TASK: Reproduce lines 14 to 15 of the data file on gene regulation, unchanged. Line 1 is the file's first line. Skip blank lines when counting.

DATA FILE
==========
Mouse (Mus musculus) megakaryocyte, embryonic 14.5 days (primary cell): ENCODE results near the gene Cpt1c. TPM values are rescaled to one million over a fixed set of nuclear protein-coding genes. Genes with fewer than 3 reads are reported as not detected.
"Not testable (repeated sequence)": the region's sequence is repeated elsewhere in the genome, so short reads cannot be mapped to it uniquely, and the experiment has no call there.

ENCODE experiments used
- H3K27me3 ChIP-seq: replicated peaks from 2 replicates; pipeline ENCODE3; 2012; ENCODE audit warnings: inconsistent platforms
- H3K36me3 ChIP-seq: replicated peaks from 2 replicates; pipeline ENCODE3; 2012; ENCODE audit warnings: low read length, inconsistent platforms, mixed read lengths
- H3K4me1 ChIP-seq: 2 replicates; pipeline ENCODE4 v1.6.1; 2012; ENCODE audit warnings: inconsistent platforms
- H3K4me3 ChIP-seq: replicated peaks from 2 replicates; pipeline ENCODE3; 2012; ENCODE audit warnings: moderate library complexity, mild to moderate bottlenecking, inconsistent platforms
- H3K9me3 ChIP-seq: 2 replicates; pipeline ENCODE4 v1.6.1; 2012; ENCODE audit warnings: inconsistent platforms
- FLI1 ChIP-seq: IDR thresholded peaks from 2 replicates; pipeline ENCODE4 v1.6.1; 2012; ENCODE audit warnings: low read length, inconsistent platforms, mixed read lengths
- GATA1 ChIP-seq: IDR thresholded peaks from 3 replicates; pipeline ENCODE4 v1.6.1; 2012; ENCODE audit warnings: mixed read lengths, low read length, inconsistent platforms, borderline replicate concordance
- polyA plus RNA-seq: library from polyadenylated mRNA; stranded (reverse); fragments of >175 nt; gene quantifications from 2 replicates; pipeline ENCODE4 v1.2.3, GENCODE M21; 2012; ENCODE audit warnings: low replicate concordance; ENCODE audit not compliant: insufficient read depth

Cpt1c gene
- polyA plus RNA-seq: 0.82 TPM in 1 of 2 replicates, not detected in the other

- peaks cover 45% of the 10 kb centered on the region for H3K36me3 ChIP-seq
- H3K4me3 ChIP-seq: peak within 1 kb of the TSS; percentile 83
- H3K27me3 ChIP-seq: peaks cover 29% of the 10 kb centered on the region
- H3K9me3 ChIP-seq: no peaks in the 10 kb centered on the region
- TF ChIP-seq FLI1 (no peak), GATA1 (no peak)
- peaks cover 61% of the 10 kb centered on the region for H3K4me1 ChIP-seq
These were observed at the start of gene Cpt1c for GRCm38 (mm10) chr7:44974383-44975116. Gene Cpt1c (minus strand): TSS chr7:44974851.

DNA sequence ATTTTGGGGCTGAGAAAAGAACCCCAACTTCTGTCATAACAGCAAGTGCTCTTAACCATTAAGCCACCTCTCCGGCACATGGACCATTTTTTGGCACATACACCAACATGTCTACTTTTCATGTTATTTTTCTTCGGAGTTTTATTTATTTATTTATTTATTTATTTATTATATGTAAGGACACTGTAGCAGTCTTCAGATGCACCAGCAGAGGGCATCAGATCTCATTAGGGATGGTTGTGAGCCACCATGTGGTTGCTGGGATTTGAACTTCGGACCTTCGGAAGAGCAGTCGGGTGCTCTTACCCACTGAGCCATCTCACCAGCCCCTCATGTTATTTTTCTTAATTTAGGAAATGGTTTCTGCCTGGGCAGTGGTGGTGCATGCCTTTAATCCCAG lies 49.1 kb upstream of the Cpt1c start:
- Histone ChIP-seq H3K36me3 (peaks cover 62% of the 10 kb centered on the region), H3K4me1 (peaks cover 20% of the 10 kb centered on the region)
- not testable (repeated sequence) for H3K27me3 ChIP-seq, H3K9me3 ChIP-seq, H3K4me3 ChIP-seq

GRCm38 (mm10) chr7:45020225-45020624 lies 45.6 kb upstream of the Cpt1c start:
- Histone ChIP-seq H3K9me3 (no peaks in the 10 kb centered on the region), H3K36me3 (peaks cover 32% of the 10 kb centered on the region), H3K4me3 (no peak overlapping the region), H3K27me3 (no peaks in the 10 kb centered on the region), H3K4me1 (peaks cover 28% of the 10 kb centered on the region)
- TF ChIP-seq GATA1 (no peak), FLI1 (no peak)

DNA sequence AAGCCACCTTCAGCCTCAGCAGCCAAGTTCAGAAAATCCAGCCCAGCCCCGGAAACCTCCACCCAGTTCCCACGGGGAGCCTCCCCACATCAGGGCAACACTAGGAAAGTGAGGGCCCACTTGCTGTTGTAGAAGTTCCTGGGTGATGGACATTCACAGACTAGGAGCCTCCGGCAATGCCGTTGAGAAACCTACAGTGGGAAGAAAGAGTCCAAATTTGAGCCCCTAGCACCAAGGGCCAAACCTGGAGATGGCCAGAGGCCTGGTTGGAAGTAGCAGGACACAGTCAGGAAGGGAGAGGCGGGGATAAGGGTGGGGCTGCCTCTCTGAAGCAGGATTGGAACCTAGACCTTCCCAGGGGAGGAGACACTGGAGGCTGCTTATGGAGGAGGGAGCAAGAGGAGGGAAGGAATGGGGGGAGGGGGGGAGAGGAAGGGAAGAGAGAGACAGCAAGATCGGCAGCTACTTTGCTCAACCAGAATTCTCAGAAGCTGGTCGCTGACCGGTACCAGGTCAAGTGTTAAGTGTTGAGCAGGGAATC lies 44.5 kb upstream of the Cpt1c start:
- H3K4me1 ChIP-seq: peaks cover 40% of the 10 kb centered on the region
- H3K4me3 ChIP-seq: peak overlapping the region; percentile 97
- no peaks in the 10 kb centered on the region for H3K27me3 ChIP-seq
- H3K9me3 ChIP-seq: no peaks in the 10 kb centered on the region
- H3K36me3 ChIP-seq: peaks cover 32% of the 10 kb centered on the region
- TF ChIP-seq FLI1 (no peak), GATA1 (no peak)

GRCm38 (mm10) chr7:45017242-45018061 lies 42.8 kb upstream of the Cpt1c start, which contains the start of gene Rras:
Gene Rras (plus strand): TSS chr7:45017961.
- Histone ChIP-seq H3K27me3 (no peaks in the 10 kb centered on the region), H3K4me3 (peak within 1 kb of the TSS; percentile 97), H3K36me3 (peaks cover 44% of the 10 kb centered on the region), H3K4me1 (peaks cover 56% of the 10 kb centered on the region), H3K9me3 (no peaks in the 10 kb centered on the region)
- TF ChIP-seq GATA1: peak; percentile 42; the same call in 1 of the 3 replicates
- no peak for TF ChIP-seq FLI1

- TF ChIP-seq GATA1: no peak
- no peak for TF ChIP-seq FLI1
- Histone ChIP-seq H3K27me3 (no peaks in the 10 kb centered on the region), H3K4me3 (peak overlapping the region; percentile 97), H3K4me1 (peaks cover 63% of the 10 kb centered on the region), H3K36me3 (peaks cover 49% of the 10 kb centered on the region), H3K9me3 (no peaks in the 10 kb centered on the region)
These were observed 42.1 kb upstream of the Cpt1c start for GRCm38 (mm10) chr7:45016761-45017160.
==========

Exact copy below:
- peaks cover 45% of the 10 kb centered on the region for H3K36me3 ChIP-seq
- H3K4me3 ChIP-seq: peak within 1 kb of the TSS; percentile 83